The difference between Above-board and Sharp

When used as adverbs, above-board means honestly, whereas sharp means to a point or edge.

When used as adjectives, above-board means in open sight, whereas sharp means able to cut easily.

Sharp is also noun with the meaning: the symbol ♯, placed after the name of a note in the key signature or before a note on the staff to indicate that the note is to be played a semitone higher.

Sharp is also verb with the meaning: to raise the pitch of a note half a step making a natural note a sharp.

check bellow for the other definitions of Above-board and Sharp

  1. Above-board as an adjective:

    In open sight; without trick, concealment, or deception.


    "Fair and aboveboard."

  1. Above-board as an adverb:

    Honestly; openly.

  1. Sharp as an adjective:

    Able to cut easily.


    "I keep my knives sharp so that they don't slip unexpectedly while carving."

  2. Sharp as an adjective (colloquial):



    "My nephew is a sharp lad; he can count to 100 in six languages, and he's only five years old."

  3. Sharp as an adjective:

    Terminating in a point or edge; not obtuse or rounded.


    "Ernest made the pencil too sharp and accidentally stabbed himself with it."

    "a sharp hill;  a face with sharp features"

  4. Sharp as an adjective (music):

    Higher than usual by one semitone (denoted by the symbol after the name of the note).

  5. Sharp as an adjective (music):

    Higher in pitch than required.


    "The orchestra's third violin several times was sharp about an eighth of a tone."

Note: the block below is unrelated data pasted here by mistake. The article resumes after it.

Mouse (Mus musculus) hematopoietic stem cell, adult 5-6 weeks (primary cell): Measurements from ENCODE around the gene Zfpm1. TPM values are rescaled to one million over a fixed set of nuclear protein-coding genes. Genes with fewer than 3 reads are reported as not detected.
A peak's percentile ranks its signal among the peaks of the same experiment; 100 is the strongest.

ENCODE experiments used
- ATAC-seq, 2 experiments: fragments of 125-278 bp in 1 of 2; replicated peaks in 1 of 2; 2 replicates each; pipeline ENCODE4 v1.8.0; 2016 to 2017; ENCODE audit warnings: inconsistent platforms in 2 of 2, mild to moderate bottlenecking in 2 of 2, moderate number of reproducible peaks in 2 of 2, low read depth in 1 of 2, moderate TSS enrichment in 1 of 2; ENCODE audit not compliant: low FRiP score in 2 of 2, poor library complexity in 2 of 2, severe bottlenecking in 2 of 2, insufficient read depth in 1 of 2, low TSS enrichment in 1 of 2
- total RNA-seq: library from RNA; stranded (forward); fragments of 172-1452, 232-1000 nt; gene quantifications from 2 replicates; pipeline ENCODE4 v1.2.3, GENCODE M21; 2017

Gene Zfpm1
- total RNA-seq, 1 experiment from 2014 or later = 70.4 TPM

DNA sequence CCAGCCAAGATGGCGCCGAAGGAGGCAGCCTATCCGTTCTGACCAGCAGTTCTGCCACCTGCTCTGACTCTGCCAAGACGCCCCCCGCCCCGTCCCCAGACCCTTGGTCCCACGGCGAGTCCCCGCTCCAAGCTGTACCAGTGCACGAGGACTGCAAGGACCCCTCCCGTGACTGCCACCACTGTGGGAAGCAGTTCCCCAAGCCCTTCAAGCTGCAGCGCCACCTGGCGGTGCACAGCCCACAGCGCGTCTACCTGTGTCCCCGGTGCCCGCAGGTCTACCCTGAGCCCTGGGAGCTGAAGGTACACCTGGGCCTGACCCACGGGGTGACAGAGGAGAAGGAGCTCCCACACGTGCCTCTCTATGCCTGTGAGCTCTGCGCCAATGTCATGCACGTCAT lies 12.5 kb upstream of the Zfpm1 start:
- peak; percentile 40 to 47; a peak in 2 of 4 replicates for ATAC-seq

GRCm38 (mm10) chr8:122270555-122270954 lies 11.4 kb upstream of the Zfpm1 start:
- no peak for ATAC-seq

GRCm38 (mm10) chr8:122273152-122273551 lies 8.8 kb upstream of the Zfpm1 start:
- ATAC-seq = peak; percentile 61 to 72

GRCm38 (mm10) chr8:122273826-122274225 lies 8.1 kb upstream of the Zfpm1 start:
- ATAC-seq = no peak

6. Sharp as an adjective:

    Having an intense, acrid flavour.


    "Milly couldn't stand sharp cheeses when she was pregnant, because they made her nauseated."

  7. Sharp as an adjective:

    Sudden and intense.


    "A pregnant woman during labor normally experiences a number of sharp contractions."

  8. Sharp as an adjective (colloquial):

    Illegal or dishonest.


    "Michael had a number of sharp ventures that he kept off the books."

  9. Sharp as an adjective (colloquial):

    Keenly or unduly attentive to one's own interests; shrewd.


    "a sharp dealer;  a sharp customer"

  10. Sharp as an adjective:

    Exact, precise, accurate; keen.


    "You'll need sharp aim to make that shot."

  11. Sharp as an adjective:

    Offensive, critical, or acrimonious.


    "'sharp criticism; When the two rivals met, first there were sharp words, and then a fight broke out."

  12. Sharp as an adjective (colloquial):

    Stylish or attractive.


    "You look so sharp in that tuxedo!"

  13. Sharp as an adjective:

    Observant; alert; acute.


    "Keep a sharp watch on the prisoners. I don't want them to escape!"

  14. Sharp as an adjective:

    Forming a small angle; forming an angle of less than ninety degrees.


    "Drive down Main for three quarters of a mile, then make a sharp right turn onto Pine."

  15. Sharp as an adjective:

    Steep; precipitous; abrupt.


    "a sharp ascent or descent;  a sharp turn or curve"

  16. Sharp as an adjective (mathematics, of a statement):

    Said of as extreme a value as possible.


    "Sure, any planar graph can be five-colored. But that result is not sharp: in fact, any planar graph can be four-colored. ''That'' is sharp: the same can't be said for any lower number."